Dye lasing is produced with a device having a reservoir means containing a laser dye solution and a pumping energy source capable of producing stimulated emission of the laser dye solution, the laser dye solution being a lasing concentration, in a non-interfering solvent, (i.e. one that does not inhibit stimulated emission, e.g. water, alkanols, etc.) of a 1,1,7,7-substituted 8-hydroxyjulolidine dye.
Dye solutions containing the novel dyes of the present invention can be used for lasing by employing conventional procedures, in any laser apparatus designed to employ liquid laser media, for example, the apparatus of Sorokin, mentioned previously. Further reference to useful laser apparatus appears in an article by Sorokin, Lankard, Moruzzi and Hammond, "Flashlamp-Pumped Organic Dye Lasers", Journal of Chemical Physics, Vol. 48.
It is generally accepted that among dyes of a particular class, those members having a higher fluorescence efficiency will be more susceptible to achieving stimulated emission under the proper conditions. Fluorescence efficiency is often meaningfully described in terms of fluorescence quantum yield. A quantum yield (φ) of 1.0 means that a quantum of fluorescent light is emitted for every quantum of light absorbed by the dye. Accordingly, the quantum yield (φ) is the ratio of emitted fluorescent light to absorbed light.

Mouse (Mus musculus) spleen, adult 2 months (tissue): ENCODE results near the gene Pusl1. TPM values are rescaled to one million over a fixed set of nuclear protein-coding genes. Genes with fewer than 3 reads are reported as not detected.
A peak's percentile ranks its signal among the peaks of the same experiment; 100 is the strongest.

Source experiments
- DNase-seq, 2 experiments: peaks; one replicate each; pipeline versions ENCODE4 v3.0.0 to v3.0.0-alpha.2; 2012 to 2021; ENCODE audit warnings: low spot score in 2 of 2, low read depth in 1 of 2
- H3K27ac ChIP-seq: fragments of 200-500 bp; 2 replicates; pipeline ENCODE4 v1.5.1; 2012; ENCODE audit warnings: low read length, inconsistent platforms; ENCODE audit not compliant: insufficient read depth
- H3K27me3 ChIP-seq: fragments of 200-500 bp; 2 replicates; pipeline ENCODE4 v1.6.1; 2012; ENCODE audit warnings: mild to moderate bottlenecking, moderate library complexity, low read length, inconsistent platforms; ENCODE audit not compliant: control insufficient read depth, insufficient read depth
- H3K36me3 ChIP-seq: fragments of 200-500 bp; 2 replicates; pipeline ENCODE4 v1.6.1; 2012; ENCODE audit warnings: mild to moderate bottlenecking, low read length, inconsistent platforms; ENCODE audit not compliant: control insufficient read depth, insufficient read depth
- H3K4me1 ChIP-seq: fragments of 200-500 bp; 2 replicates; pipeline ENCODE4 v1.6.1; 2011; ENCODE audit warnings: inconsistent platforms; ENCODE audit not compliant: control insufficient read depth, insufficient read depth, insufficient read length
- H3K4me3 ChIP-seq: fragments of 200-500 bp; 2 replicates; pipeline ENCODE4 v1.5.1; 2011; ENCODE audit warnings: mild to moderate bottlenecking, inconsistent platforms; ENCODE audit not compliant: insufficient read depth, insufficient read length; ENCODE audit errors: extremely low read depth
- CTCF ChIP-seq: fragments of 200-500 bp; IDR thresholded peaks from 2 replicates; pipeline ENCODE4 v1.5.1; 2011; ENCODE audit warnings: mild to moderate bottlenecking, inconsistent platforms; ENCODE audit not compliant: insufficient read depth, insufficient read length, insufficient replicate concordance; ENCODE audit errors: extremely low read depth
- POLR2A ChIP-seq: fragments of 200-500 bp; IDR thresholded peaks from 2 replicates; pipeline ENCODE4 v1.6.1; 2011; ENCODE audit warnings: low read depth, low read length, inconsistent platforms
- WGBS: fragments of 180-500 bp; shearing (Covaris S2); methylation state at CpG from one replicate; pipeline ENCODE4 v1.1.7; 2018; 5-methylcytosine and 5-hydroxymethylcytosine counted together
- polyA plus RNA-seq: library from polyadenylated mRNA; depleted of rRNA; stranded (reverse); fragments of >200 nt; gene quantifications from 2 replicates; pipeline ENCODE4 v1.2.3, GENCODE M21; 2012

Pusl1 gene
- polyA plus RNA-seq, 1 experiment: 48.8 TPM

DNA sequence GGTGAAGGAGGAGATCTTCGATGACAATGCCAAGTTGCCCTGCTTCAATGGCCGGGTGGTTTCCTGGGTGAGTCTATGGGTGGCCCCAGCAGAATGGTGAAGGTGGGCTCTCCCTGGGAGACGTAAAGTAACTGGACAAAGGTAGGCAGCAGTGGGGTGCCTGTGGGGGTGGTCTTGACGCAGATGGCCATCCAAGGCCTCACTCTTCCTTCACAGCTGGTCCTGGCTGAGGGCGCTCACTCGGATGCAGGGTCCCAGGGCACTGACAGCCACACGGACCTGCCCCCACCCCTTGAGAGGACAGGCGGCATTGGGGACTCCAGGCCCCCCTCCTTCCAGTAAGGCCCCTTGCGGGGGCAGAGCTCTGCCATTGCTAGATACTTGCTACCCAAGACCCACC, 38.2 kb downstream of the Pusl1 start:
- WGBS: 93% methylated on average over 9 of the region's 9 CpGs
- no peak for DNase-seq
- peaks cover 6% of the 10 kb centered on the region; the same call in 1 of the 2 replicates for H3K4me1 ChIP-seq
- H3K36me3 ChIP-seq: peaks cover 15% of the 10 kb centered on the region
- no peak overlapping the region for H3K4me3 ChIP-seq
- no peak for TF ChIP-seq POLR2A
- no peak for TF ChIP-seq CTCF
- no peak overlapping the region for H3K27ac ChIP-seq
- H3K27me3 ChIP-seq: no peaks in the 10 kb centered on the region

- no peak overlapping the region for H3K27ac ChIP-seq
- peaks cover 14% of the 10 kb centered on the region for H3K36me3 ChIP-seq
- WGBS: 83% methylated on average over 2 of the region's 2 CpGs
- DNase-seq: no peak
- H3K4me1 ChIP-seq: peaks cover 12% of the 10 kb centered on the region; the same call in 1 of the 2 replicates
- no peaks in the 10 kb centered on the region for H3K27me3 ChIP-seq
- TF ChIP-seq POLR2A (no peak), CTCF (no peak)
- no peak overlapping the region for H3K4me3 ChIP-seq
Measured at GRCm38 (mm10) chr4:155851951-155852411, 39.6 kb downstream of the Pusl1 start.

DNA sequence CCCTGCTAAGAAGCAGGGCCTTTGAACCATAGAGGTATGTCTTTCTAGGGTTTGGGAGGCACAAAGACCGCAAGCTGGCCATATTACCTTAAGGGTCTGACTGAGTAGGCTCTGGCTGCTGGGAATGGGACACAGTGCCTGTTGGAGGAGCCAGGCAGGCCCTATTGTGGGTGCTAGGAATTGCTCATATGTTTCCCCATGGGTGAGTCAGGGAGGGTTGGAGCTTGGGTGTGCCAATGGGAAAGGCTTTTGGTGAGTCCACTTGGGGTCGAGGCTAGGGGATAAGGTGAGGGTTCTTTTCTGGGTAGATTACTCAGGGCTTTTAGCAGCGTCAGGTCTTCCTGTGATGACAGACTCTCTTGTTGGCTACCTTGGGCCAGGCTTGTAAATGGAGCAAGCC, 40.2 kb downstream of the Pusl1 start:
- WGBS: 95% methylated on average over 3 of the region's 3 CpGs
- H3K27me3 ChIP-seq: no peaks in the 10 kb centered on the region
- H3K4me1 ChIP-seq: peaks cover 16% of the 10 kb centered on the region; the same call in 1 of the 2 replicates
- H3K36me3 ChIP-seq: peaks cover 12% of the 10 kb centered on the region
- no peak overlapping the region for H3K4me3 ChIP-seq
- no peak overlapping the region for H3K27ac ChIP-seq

The following illustrative examples (Table II) are included to show the quantum fluorescence of the dyes of the present invention. The determination of fluorescence quantum yield is conveniently accomplished according to recognized procedures, such as that described in Costa, Grum and Paine, "Absolute Luminescence Spectra via Digital-Technique and Time-Resolved Spectroscopy", Applied Optics, Vol. 8, June 1969, p.1169; J. G. Calvert and J. N. Pitts, Jr., "Photochemistry", John Wiley and Sons, New York, NY, 1966, pp. 799-804; or C. A. Parker, "Photoluminescence of Solutions", Elsevier Publishing Co., Amsterdam, Netherlands, 1968, pp. 262-268.
TABLE II______________________________________ λex, λem φ fluo-Compound Example λ-max max max rescenceNo. No. (nm) ε(× 104) (nm) (nm) (EtOH)______________________________________5 11 436 4.54 430 476 0.796 12 452 4.60 452 494 0.847 13 418 3.30 426 476 0.528 14 432 42.4 432 476 0.799 15 440 4.18 444 486 0.8010 16 422 1.97 430 532 0.4810 17 420 1.96 430 532 0.5011 18 387 2.14 388 464 0.60______________________________________
The invention has been described in detail with particular reference to preferred embodiments thereof, but it will be understood that variations and modifications can be effected within the spirit and scope of the invention.
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|U.S. Classification||546/66, 546/94|
|Jan 11, 1988||AS||Assignment|
Owner name: EASTMAN KODAK COMPANY, ROCHESTER, NEW YORK, A NEW
Free format text: ASSIGNMENT OF ASSIGNORS INTEREST.;ASSIGNORS:FOX, JOHN L.;CHEN, CHIN H.;REEL/FRAME:004823/0381;SIGNING DATES FROM 19851218 TO 19851226
Free format text: ASSIGNMENT OF ASSIGNORS INTEREST;ASSIGNORS:FOX, JOHN L.;CHEN, CHIN H.;SIGNING DATES FROM 19851218 TO 19851226;REEL/FRAME:004823/0381
Owner name: EASTMAN KODAK COMPANY, A NEW JERSEY CORP.,NEW YORK
|Aug 19, 1991||FPAY||Fee payment|
Year of fee payment: 4
|Nov 14, 1995||REMI||Maintenance fee reminder mailed|
|Apr 7, 1996||LAPS||Lapse for failure to pay maintenance fees|
|Jun 18, 1996||FP||Expired due to failure to pay maintenance fee|
Effective date: 19960410